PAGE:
HERE Presents DREAM ACTS, 3/23-25
Dream Acts, written collectively by Mia Chung, Jessica Litwak, Chiori Miyagawa, Saviana Stanescu and Andrea Thome, and directed by Kristin Horton, performed by Neimah Djourabchi, Anna Kull, Rey Lucas, Rory Lipede, Tiffany Villarin, with consulting dramaturgy by Suzy Fay, will premiere at HERE, with performances on March 23-25 at 7pm, March 25 at 2pm and a free panel discussion with undocumented youths and the artists on March 25 at 2pm.
The panel is on Sunday, March 25 at 5 pm. Featuring DREAM-eligible undocumented youth Yelky Ramos and Nataly Lopez, and special guests: Thanu Yakupitiyage (DREAM Fellowship Coordinator, New York Immigration Coalition), Carlo Alban (theatre/film artist, author of the autobiographical solo show "Intringulis", about his life as an undocumented immigrant), Marcy Arlin (artistic director of Obie-winner Immigrant Theater Project, CUNY professor), Meiyin Wang (associate producer of "Under the Radar" Festival and Symposium in New York). Moderated by playwright Saviana Stanescu.
This production is a part of the Spring Artist Lodge series of HEREstay, HERE’s curated rental program, which provides artists with subsidized space and equipment, as well as technical support.
In Dream Acts, five undocumented teens from Nigeria, Mexico, Ukraine, Korea, and Jordan face the extraordinary challenge of living ordinary lives under the radar. Through their experiences, we learn about facts about the DREAM Act and the secret lives lead by undocumented youth.
DREAM Act Union (www.dreamactunion.org) is a group of seven women theater artists from diverse backgrounds. Mia Chung is a Korean-American playwright obsessed with migration in all its forms, ranging from geographic to economic. Jessica Litwak is a theatre activist, teacher, playwright, drama therapist and actor. Chiori Miyagawa is a Japan-born U.S. playwright whose work often revolves around themes of memory and identity. Andrea Thome is a Chilean-Costa Rican, Wisconsin-born playwright who grew up navigating multiple landscapes and languages. Saviana Stanescu is a Romanian-born award-winning playwright and the founder/president of Immigrant Artists and Scholars in New York. Kristin Horton is a director primarily interested in new plays that engage cross-cultural dialogue as well as the staging of classics for the Contemporary Stage.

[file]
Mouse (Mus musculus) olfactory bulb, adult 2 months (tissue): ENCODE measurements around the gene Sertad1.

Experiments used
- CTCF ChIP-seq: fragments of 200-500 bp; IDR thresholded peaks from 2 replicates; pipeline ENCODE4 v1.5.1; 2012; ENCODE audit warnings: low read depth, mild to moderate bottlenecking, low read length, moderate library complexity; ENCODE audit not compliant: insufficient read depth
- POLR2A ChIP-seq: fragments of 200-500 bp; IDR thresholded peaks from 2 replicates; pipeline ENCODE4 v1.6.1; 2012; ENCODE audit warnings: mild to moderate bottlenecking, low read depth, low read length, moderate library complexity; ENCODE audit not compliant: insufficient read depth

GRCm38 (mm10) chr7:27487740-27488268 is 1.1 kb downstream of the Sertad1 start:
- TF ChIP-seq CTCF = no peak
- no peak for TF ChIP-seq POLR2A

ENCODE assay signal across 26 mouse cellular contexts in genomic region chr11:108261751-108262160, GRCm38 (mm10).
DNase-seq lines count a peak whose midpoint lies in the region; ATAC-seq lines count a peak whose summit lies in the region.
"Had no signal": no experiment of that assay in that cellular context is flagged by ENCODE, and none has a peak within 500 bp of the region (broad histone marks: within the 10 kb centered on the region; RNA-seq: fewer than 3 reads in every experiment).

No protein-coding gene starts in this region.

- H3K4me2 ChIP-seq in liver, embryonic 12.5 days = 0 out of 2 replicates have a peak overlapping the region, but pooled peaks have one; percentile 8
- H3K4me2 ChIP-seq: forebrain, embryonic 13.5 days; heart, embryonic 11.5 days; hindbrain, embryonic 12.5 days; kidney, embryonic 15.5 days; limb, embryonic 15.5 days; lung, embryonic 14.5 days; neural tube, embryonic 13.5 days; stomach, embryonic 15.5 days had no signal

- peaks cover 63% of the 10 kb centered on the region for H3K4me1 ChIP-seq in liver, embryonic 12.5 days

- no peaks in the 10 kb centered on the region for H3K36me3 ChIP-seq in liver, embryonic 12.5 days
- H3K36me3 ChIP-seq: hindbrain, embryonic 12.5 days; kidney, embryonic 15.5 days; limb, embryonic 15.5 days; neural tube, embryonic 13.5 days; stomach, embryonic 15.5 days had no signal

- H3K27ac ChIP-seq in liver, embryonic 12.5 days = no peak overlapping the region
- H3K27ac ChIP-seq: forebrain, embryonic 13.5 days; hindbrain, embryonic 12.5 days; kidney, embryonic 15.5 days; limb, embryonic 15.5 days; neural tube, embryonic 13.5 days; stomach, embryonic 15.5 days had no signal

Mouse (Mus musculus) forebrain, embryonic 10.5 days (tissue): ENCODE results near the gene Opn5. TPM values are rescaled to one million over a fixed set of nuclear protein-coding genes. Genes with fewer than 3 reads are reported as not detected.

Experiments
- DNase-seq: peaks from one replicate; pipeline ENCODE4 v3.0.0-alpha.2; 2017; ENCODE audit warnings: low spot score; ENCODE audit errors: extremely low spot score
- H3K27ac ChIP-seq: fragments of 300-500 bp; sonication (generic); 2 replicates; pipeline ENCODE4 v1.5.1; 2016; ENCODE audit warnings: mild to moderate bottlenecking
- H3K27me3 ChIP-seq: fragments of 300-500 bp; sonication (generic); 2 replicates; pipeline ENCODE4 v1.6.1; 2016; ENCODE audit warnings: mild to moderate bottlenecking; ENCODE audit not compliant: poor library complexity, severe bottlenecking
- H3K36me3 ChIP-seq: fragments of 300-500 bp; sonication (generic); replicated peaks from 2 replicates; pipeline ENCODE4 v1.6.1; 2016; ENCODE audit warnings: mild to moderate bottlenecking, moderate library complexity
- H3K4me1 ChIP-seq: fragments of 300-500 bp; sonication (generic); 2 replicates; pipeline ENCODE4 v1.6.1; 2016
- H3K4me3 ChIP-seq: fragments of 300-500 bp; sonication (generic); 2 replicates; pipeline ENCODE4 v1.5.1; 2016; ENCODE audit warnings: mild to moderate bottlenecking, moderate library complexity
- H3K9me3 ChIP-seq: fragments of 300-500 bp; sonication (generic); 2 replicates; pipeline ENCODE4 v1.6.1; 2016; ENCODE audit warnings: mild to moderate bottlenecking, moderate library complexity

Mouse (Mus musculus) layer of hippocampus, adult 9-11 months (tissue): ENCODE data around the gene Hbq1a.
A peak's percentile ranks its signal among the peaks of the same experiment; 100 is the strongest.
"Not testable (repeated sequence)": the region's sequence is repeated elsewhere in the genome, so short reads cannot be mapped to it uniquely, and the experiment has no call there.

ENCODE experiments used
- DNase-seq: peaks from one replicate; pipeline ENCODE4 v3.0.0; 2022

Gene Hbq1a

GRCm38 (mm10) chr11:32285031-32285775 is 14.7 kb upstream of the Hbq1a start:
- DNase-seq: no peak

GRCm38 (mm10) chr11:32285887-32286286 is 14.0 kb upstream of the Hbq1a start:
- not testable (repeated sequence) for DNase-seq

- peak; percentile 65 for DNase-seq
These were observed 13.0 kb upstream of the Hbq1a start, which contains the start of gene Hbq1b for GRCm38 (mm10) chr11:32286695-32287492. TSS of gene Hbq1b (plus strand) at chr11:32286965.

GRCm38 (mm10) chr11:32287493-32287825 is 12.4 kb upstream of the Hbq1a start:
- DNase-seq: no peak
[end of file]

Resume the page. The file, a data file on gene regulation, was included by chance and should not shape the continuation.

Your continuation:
DREAM Act Union formed as a working group when playwright Chiori Miyagawa realized that the failed immigration bill, the DREAM Act, was largely unknown to her peers and invited like-minded theater artists to brainstorm about how the awareness about the bill could be raised through a theatrical event among the theater makers, audiences and educators. The legislative proposal is meant to provide a legal pathway for youth who entered the country before age 16 to be with their parents to become documented if they go to college or serve in the military for two years.
The process for the project began with the playwrights having conversations with undocumented youths. The youths who volunteered to talk to them were enthusiastic and even grateful that they were interested in their stories, and the writers were moved by their plight as well as their dreams and ambitions. This play is not a documentary drama, and the stories are not based on their lives. The content of the play is inspired by them as well as recent events.
The play was written through a collaborative process. Each writer began from a perspective different from her own ethnicity and wrote a ten-minute play. Next, the team integrated the five short plays by interweaving the stories of the five central characters. Then the writers wrote in pairs scenes in which two of the central characters meet. Through Guided by director Kristin Horton, the group has created a tapestry, portraying the lives of five undocumented youth.
This project is co-sponsored by Immigrant Artists and Scholars in New York (an alliance of outstanding people working in the arts and academia who are committed to support, nurture and advocate for immigrant voices as a vital and vibrant part of the New York City community) and has received developmental support from the Lark Play Development Theater, New Dramatists, New York Theatre Workshop, INTAR, and NYU Gallatin. The presentation is made possible in part by Bard College Research Fund, NYU Faculty Development Fund, and New Generation Theatre Ensemble.
Photo Credit: Ann Marie Dorr